Fantastic Mr Tax – is devolution of corporation rates wily economics or a fairytale?
Chancellor George Osborne yesterday stood in Westminster and fired a starter pistol that was heard across the UK and Ireland.
The hunt is on for Stormont to track down the prize of devolved corporation tax powers, albeit with some last minute complications added by the Treasury boss.
Responsibility for the rate could transfer from London to Belfast during this parliament, thus in the next six months, said Osborne, “provided the Northern Ireland executive can show it is able to manage the financial implications. The current talks will see if that’s the case.”
So: agree welfare reform and you’ll get corporation tax, an economic lever that has been talked up for years among some of our politicians, proffered as a crucial part of ending local private sector underperformance.
The argument goes that businesses like lower taxes (something that, all other things being equal, is impossible to dispute) and that, by lowering taxes, Northern Ireland will be relatively more attractive when compared with other nations and therefore receive more industrial investment, particularly from abroad.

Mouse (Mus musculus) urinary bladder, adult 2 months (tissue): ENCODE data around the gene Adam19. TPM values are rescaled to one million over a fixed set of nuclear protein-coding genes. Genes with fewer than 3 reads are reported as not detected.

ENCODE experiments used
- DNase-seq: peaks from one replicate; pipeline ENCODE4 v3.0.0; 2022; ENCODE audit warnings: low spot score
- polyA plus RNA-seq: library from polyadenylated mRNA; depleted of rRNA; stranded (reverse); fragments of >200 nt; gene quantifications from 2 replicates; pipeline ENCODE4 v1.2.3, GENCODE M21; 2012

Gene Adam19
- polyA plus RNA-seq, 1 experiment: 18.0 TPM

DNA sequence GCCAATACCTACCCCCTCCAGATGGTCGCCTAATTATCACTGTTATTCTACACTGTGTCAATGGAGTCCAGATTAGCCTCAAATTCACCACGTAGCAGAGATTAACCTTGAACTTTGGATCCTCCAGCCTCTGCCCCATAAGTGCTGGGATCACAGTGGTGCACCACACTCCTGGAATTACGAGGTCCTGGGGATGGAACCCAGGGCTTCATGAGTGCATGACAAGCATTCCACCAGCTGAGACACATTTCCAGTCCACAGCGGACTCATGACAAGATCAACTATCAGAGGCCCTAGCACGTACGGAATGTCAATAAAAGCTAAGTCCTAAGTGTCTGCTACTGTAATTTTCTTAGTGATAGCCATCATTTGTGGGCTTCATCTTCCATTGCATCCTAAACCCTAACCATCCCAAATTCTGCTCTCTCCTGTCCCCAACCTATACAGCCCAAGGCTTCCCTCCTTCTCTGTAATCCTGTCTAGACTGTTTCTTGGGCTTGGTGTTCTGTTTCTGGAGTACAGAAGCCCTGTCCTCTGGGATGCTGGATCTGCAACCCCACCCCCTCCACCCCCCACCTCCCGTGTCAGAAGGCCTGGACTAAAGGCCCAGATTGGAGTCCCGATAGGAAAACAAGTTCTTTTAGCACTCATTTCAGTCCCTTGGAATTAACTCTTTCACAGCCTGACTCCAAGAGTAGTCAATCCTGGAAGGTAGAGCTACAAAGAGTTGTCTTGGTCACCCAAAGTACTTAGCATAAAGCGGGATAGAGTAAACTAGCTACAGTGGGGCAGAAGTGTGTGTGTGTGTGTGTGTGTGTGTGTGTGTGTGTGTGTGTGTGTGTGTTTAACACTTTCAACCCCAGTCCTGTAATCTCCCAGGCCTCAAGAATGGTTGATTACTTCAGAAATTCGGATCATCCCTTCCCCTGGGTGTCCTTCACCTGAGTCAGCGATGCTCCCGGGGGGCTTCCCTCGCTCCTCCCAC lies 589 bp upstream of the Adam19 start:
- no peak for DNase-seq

However, there is a voluble group of dissenters arguing this is an oversimplification and that devolution of corporation tax powers will bring few gains to NI while costing us elsewhere.
If it happens, will this prove the goose that laid the golden egg, or will Simon Hamilton and Arlene Foster be our Hansel and Gretel, skipping towards an economic gingerbread house where anticipation and reality are worlds apart?
Tax policy expert Richard Murphy is withering in his assessment of how a lower corporation tax rate would benefit the local community.
He told Scope it was unlikely to dramatically increase foreign direct investment (FDI) but will provide further cuts to public spending, ending up in more pain for the NI economy.
Devolving corporation tax must bring in a higher benefit than cost to be called a success, but Murphy says this is very unlikely in current circumstances – with direct cuts to the block grant of £300m-£400m as well as start-up costs of around the same amount, all against the backdrop of huge budget reductions for the Executive.